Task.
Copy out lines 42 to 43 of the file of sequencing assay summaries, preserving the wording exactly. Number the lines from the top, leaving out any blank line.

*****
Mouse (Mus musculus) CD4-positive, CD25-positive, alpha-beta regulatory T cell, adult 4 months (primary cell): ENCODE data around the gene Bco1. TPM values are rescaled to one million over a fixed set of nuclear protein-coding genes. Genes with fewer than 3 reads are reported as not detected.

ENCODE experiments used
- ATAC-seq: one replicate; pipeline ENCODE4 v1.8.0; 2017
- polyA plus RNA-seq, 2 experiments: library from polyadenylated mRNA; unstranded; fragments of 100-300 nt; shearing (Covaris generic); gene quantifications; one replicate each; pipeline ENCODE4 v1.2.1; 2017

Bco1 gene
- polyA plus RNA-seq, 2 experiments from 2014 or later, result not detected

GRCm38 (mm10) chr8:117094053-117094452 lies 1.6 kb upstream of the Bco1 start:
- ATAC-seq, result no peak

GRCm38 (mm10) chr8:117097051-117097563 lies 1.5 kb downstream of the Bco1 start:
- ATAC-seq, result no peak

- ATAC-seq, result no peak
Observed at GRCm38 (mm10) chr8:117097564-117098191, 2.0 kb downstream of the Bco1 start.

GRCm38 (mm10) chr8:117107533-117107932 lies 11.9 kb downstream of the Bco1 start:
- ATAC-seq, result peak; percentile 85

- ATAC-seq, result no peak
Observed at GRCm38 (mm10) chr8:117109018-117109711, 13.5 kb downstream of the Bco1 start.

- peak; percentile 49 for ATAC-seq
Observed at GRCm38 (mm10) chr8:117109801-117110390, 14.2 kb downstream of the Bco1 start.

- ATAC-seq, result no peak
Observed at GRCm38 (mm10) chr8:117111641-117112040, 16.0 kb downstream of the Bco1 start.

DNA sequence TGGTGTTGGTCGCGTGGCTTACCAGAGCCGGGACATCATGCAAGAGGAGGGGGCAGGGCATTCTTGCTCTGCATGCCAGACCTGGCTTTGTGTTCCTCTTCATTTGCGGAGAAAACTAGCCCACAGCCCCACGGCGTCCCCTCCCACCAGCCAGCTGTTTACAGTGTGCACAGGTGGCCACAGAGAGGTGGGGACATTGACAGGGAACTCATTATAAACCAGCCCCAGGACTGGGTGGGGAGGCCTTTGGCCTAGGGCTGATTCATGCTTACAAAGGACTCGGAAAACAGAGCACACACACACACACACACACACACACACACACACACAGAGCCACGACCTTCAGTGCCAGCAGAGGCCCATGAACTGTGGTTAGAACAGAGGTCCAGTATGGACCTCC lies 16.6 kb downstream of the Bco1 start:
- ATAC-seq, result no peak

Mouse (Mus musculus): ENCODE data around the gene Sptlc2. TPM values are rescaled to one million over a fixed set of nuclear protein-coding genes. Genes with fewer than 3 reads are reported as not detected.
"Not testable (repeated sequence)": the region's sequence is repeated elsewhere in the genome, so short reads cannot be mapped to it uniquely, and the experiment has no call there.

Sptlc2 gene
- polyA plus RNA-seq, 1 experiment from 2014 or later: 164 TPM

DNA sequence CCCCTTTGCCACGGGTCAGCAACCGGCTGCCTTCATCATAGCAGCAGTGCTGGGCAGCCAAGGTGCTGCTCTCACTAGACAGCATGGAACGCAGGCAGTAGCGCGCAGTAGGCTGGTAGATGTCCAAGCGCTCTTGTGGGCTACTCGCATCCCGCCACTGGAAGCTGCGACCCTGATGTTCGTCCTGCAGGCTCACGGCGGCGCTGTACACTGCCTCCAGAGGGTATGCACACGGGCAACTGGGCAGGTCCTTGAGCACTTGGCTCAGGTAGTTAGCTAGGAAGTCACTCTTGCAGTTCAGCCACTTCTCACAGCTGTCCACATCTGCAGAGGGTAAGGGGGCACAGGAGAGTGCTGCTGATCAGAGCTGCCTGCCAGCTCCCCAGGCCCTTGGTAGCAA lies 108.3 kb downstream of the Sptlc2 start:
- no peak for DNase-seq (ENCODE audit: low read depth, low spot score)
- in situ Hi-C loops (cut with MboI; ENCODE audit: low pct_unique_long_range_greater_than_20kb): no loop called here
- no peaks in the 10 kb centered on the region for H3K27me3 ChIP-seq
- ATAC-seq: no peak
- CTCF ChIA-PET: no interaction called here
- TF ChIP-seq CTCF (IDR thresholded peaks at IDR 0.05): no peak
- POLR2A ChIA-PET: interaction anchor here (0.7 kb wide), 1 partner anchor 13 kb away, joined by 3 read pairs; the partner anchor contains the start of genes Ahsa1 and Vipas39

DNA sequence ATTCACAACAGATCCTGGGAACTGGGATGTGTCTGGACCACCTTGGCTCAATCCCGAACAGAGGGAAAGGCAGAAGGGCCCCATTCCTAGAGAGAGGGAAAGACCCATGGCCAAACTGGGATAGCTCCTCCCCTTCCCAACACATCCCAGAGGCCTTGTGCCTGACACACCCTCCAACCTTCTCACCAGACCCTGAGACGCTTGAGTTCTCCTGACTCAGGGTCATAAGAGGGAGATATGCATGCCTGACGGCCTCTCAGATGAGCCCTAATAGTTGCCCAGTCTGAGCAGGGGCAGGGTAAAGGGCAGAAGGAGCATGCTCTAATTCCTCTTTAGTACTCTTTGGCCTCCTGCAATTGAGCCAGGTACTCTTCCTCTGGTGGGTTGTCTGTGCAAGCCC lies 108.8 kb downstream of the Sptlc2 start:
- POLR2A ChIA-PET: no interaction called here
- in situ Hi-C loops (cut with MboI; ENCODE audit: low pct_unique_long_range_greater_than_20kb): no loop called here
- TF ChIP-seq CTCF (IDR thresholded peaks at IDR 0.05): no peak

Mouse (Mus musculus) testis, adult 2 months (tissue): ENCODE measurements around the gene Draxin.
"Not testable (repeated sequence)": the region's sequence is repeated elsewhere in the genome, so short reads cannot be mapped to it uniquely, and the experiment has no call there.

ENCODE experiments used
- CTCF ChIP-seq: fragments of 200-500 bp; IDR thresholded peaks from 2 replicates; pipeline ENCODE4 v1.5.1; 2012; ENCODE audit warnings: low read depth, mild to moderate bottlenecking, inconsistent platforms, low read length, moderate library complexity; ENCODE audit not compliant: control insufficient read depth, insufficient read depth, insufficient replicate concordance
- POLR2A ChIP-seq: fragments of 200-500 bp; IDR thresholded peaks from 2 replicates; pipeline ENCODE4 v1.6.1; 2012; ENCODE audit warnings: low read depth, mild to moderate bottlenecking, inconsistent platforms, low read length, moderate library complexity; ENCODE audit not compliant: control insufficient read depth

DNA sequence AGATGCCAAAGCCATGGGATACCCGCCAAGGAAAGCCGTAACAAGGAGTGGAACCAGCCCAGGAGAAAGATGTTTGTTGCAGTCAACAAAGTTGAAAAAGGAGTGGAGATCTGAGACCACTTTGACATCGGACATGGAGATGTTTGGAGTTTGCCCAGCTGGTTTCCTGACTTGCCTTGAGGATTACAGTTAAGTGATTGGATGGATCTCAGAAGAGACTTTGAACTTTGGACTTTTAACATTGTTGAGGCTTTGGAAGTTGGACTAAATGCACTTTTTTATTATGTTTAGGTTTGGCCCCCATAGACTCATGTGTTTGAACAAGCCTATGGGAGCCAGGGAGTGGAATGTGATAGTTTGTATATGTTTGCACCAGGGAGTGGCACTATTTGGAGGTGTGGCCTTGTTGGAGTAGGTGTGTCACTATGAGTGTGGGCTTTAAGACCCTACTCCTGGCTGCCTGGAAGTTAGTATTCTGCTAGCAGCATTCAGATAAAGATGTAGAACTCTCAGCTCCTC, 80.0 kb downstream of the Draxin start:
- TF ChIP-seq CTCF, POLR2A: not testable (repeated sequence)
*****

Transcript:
- CTCF ChIP-seq: fragments of 200-500 bp; IDR thresholded peaks from 2 replicates; pipeline ENCODE4 v1.5.1; 2012; ENCODE audit warnings: low read depth, mild to moderate bottlenecking, inconsistent platforms, low read length, moderate library complexity; ENCODE audit not compliant: control insufficient read depth, insufficient read depth, insufficient replicate concordance
- POLR2A ChIP-seq: fragments of 200-500 bp; IDR thresholded peaks from 2 replicates; pipeline ENCODE4 v1.6.1; 2012; ENCODE audit warnings: low read depth, mild to moderate bottlenecking, inconsistent platforms, low read length, moderate library complexity; ENCODE audit not compliant: control insufficient read depth